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February 2012: Fiona Molloy
1990 Psychology and Sociology & Social Anthropology
What I am doing now:
I am a Contracts Manager for a counselling charity in Belfast which delivers a 24/7 crises helpline and services for those in crises or at risk of self harm or suicide. Wraparound services include counselling, creative therapy, complementary therapy and a befriending and mentoring service.
How did you get to where you are now?
When I left Keele it was a difficult economic climate and I spent a short while managing a pub in Kent. When I went back to Northern Ireland it took me a year to find a great job in the growing ‘peace and reconciliation’ sector. I was working for a Local District Council as a ‘Community Relations Officer’, organising projects and opportunities where people from both the Catholic and Protestant community could meet and discuss cultural or social issues or simply to socialise and to build relationships through cross community social events and projects. Significant public funding was being directed at consolidating the Peace Process after the 1994 ceasefires. I went on to work in European Peace Programme funding for over ten years after this, where cross community partnership boards made decisions on how funding was disbursed to projects within disadvantaged communities which encouraged collaboration across the community divide. Three years ago I made the move into the health sector in an effort to get closer to people and to support those with mental health issues (which are 20% greater in this region than in the UK, some believe because of the generation of conflict here).
What has been your biggest achievement so far?
Five children from 19 years down to 21 months! My oldest son went to university in September 2011. He did consider Keele and that would have been great for me – but he followed his girlfriend to Kent!
And your biggest mistake?
Gosh, this is hard to say even if I did marry and then divorce an Englishman (joke, we are friends)! I don’t really believe in regrets. I believe that every experience is a learning opportunity that makes us into who we are, especially those which maybe don’t turn out as planned or expected.
What are your ambitions now?
I always thought, given my interest in psychology (… and my winning personality and ability to engage with others of course..!) that I should be working much more closely with people and even though this would not be a step up in career terms, I feel now it is where I would be happiest and most fulfilled. Therefore I will be undertaking some training to become a befriender and advocate for those at risk or with mental health problems. I might be able to combine this type of work with my present job.
What advice would you give to someone wanting to work in a similar field?
In the counselling field in general you obviously have to have a deep concern and interest in the welfare of others. Even though I am not working on the frontline right now, everyone in the company is servicing the needs of those at risk, vulnerable or in difficulty in some way. You need empathy and compassion but you also need inner resilience as the trauma and the complexity of what goes on in the lives of others can be quite a shock. Most people need some kind of supervision or support in the form of personal therapy to work in this field and quite a bit of life experience helps also.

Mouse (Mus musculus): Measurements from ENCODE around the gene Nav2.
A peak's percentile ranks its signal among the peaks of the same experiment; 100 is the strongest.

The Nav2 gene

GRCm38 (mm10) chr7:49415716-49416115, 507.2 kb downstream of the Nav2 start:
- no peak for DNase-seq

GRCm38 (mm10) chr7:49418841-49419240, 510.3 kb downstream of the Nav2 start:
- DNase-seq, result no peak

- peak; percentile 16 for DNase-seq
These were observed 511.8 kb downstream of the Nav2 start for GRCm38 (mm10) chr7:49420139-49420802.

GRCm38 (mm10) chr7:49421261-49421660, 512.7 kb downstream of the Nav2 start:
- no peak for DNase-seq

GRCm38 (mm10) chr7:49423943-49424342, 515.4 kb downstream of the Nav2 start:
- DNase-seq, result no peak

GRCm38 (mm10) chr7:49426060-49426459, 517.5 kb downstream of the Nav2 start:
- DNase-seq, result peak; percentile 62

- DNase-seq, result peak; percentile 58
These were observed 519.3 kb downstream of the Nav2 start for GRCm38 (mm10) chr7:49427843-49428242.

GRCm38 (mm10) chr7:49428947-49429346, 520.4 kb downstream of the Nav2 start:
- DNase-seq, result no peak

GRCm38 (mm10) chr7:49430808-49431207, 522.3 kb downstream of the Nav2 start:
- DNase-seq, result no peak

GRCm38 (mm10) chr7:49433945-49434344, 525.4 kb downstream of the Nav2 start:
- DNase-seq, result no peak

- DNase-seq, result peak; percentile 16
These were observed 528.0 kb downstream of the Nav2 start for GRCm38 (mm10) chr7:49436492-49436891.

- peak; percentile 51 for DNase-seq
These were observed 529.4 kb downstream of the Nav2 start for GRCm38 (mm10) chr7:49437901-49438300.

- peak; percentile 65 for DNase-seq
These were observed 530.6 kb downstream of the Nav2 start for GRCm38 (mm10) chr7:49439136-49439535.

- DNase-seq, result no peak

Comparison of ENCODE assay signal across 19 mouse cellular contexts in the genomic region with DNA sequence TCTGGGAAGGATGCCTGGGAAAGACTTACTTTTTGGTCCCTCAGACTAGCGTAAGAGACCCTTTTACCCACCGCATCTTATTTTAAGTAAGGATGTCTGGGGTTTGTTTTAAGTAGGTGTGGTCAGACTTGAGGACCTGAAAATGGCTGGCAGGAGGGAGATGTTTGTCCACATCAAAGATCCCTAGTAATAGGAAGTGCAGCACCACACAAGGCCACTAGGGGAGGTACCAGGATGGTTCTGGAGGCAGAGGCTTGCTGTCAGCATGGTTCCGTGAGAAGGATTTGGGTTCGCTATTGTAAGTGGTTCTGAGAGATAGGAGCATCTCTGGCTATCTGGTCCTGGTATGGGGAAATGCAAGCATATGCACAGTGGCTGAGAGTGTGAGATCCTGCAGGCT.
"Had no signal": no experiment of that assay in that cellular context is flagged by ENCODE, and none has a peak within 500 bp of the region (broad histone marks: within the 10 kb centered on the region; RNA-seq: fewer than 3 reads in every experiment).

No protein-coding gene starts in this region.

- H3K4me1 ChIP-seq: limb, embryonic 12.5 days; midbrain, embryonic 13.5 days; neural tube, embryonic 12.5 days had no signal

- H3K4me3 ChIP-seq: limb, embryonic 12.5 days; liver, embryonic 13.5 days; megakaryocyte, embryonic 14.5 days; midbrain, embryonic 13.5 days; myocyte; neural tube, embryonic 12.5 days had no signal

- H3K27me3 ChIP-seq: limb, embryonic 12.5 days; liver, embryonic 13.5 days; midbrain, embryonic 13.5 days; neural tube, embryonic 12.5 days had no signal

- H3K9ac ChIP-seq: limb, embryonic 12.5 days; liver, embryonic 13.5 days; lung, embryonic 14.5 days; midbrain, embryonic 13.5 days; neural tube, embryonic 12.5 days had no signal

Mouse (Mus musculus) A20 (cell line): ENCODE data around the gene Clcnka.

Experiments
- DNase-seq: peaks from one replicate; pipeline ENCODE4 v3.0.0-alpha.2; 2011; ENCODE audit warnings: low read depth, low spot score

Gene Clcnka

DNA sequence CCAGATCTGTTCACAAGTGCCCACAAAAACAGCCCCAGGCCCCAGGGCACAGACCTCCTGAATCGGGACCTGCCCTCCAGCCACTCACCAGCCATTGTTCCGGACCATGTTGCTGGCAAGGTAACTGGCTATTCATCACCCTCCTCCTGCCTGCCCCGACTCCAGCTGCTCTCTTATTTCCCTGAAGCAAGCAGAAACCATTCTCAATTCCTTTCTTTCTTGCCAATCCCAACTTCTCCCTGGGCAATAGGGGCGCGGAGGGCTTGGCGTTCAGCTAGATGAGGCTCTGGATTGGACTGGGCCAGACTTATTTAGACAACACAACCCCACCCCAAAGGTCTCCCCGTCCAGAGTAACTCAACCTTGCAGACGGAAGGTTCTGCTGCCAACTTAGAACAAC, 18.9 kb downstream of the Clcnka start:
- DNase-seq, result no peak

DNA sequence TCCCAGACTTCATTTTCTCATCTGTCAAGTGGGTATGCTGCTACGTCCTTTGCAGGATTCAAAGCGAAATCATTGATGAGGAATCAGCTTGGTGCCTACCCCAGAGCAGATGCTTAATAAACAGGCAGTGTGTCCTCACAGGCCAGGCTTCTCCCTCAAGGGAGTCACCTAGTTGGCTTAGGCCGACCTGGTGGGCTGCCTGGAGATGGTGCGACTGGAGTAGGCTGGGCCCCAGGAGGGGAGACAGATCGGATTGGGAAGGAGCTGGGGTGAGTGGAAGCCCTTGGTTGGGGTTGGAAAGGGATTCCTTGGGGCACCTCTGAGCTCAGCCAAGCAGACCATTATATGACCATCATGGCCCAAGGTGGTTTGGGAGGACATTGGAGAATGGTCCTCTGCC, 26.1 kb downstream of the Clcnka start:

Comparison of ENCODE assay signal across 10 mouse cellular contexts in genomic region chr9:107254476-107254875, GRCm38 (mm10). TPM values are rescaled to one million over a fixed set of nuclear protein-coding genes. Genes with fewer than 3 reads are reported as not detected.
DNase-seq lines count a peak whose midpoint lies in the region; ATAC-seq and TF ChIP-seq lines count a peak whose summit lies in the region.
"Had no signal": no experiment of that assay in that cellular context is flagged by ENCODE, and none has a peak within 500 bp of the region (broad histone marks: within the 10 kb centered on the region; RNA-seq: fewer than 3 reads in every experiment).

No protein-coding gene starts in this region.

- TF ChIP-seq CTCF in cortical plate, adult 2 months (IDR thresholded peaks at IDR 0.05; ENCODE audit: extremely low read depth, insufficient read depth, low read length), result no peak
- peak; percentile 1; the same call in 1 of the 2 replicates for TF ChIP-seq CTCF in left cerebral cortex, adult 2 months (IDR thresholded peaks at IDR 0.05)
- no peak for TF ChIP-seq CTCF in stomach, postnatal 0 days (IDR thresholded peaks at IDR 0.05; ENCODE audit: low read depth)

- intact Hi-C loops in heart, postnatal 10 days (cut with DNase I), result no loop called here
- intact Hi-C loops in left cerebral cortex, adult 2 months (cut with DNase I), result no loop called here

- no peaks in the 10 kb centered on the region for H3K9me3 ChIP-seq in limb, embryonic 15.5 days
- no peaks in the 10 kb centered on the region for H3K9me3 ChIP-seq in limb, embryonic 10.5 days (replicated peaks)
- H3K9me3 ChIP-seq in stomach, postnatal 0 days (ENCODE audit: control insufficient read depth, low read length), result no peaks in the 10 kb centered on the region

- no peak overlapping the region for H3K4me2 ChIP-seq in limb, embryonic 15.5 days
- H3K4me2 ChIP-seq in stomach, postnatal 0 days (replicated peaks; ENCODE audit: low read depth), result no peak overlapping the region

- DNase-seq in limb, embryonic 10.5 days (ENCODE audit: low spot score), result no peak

What made you choose Keele University?
I was from a very small parochial town in Northern Ireland and liked the idea of a campus university where I would certainly have accommodation on campus in the first year at least. I liked the idea that it was a smaller number of students than city universities and in a beautiful setting. It was close to two airports as well - for the commute home!
What kind of a student were you?
Let’s just say there wasn’t always the best balance between work and having fun! I was a (very) regular at the Union, the Golfers Arms, the Sneyd Arms, the Folk Club on Sunday nights etc. I had a lot of friends, especially from the International Community as I had arrived with these students early on. I was good at cramming and luckily I got a 2:1 but I am not necessarily recommending this approach!
Photo Left: Fiona at Keele with Sue Brooks (1990) and Ahmad Niszam Abbas (1991) from Singapore - the first time he saw snow!
How has Keele influenced your life?
Keele has influenced me in so many ways - it is part of who I am. Coming from a small place and with very little experience of the outside world before going to Keele my most important formative years were spent there; many of my formerly narrow attitudes were challenged and my horizons were well and truly broadened. It was hard to leave Keele behind and it lives on in many of my dreams - I am always there and happy.
What is your favourite memory of Keele?
So many to choose from! We had a formal ball and then a fancy dress ball where my best friend Sue Brooks and I dressed up as ‘Sexy Vampires!’ However we did have a ‘fake double marriage’ late one night in the dark outside the chapel where Sue and I ‘married’ two guys we were only just becoming friends with and we were ‘married’ by another friend who had strips of toilet rolls round our necks as if we were now tied together – I remember crazy stuff!
What is your impression of Keele now?
I have only been back once and this was some years ago. I imagine that everything is bigger: the campus and the numbers of students. I imagine also that it is less intimate than what I knew then. It certainly sounds like it has gone from strength to strength academically and in terms of recognition for its various achievements. I would love to get back there more - it might help with the catharsis from my dreams!
Anything else you would like to add?
I made good friends at Keele who I am still in touch with. The Keele years are the best years of your life!